With the acrobatic and unconventional interactions between U.S. President Donald Trump and North Korean leader Kim Jong Un, the world’s attention is now fixed on the prospect of North Korea’s nuclear disarmament.

The success or failure of the coming negotiation process remains to be seen, particularly given the two top leaders’ seemingly unpredictable egos. Yet, whichever way it ends, the postwar international order of the Asia-Pacific region will eventually collapse or disintegrate into a chain of ensuing strategic interactions across the region. Most likely this will be manifested as the “Japan question” due to the country’s role as a linchpin within the regionwide U.S. hub-and-spokes system of bilateral alliances. Why is that?

A successful outcome to the negotiations means the North’s nuclear disarmament in exchange for U.S. assurance of the Kim regime’s survival. This involves the replacement of the 1953 Korean Armistice Agreement with a peace treaty, depriving the U.S. military presence in South Korea of its raison d’etre. The change will naturally lead to a withdrawal of U.S. forces and an eventual termination of the existing U.S.-South Korea alliance.

The Japan-U.S. alliance is inseparably linked to the U.S.-South Korea alliance. Major U.S. military bases in Japan are designated to serve as U.N. bases in the event the United States serves as the lead nation of U.N. forces in Korea with wartime operational control. At the time of a North Korea contingency, therefore, the U.S. will use these bases for forward deployment, power projection and logistic support, while the U.S. forces in South Korea will function as a trip wire.

This structure evolved during the process that took place from Japan’s defeat in 1945 to the U.S.-led Occupation and Japan’s new independence in 1952, which was made possible by the concurrent conclusions of the San Francisco Peace Treaty and the Japan-U.S. Mutual Security Treaty. The process overlapped significantly with the Korean War (1950-1953), Japan’s remilitarization in 1952 and the conclusion of the Japan-U.N. Status of Forces Agreement of 1954. These pieces constitute an integral whole. Therefore, when one of them is pulled out the structure doesn’t hold.

More concretely, a withdrawal of U.S. forces from South Korea will likely lead to a significant reduction of U.S. forces in Japan and, possibly, a total withdrawal while retaining their access to those bases in the event of a Japan contingency. Such a trend is already seen in the U.S. Marine Corp.’s significantly hollowed-out presence in Okinawa, which has resulted from rotational deployment.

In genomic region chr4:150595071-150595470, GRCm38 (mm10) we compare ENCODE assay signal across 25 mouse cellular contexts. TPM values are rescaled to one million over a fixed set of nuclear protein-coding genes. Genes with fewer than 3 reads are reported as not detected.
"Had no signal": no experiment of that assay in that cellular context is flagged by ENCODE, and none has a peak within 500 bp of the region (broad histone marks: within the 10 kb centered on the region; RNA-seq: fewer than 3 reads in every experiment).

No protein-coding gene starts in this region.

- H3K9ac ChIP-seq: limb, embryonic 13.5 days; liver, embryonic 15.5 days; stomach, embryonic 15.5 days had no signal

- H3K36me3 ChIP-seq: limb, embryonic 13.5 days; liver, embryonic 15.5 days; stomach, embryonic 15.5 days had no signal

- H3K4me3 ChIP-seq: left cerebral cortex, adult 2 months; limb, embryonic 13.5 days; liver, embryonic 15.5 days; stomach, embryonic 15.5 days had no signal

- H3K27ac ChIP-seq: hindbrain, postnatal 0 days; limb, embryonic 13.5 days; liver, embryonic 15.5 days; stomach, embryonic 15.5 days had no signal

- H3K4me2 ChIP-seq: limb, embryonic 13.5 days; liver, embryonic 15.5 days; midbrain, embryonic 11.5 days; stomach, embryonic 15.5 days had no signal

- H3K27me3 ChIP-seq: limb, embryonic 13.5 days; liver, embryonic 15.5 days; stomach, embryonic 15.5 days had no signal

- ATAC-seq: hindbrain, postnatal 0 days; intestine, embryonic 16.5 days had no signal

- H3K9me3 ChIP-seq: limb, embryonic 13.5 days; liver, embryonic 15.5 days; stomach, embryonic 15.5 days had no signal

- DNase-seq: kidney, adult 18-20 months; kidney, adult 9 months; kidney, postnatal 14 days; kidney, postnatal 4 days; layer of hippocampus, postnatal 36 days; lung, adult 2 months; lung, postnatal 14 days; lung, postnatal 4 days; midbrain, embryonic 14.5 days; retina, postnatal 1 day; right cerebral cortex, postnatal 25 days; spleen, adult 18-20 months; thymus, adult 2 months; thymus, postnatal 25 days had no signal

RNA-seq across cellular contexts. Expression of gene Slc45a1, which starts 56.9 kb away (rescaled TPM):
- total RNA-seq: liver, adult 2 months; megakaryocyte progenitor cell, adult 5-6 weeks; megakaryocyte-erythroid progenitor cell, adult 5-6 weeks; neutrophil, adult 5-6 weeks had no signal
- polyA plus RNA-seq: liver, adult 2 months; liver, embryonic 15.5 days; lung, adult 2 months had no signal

Obviously, with huge cumulative debts that are still growing fast, the U.S. is becoming less fiscally able and politically willing to continue its defense commitment to its allies. President Barack Obama stated that “America is not the world’s policeman.” Trump’s “America First” is merely an outright expression of this systemic constraint. When the decline is more serious, therefore, the U.S. will possibly withdraw its defense commitment to Japan. Then the country will need its own nuclear deterrent against major nuclear powers, especially China.

Alternatively, a failure of the negotiations will mean the North’s completion of nuclear ballistic missiles in the near future that can reach the continental U.S. It is unlikely that the U.S. would launch a pre-emptive strike against these missiles, because it involves the high risk of a North Korean retaliation, and Japan’s megalopolises and U.S. bases might suffer nuclear attacks. Once these missiles are completed, the U.S. extended nuclear deterrence will become far less credible, driving Japan to possess a minimum deterrence to patch the porous U.S. nuclear umbrella.

In either way, Japan will be pressed to be more self-reliant in the best-case scenario and strategically independent in the worst, which would necessitate that it go nuclear. This course of action seems plausible, although the speed and magnitude of Japan’s nuclearization will depend on the state of America’s relative decline.

To avoid such a course, Japan would most likely seek recourse in a multilateral security treaty system that could replace the existing Japan-U.S. alliance. Such an option is reminiscent of the post-World War I Washington Treaty System (1921-1936), which was designed in vain to underpin the Asia-Pacific security order. The system consisted of the Nine-Power Treaty for China issues and the Four-Power Treaty for Pacific issues.

Yet, the system existed only on paper and did not function well in spite of Japan’s reliance on it because the other parties merely passed the buck to one another without shouldering any significant security burden.

Behind the course of events was the Anglo-U.S. competition between a hegemonic power experiencing acute relative decline and a rising challenger power. To avoid a war, the two had to replace the Anglo-Japan alliance with the Washington Treaty System, even though the alliance had long served as the backbone of Japan’s security and the regional status quo.

The past Anglo-U.S. rivalry shares significant parallels with the present U.S.-China competition, which not only puts Japan in a strategic predicament but also jeopardizes the regional security order. Japan and the world should prepare for a grave structural crisis.

Masahiro Matsumura is a professor of international politics and national security at St. Andrew’s University (Momoyama Gakuin Daigaku) in Osaka.

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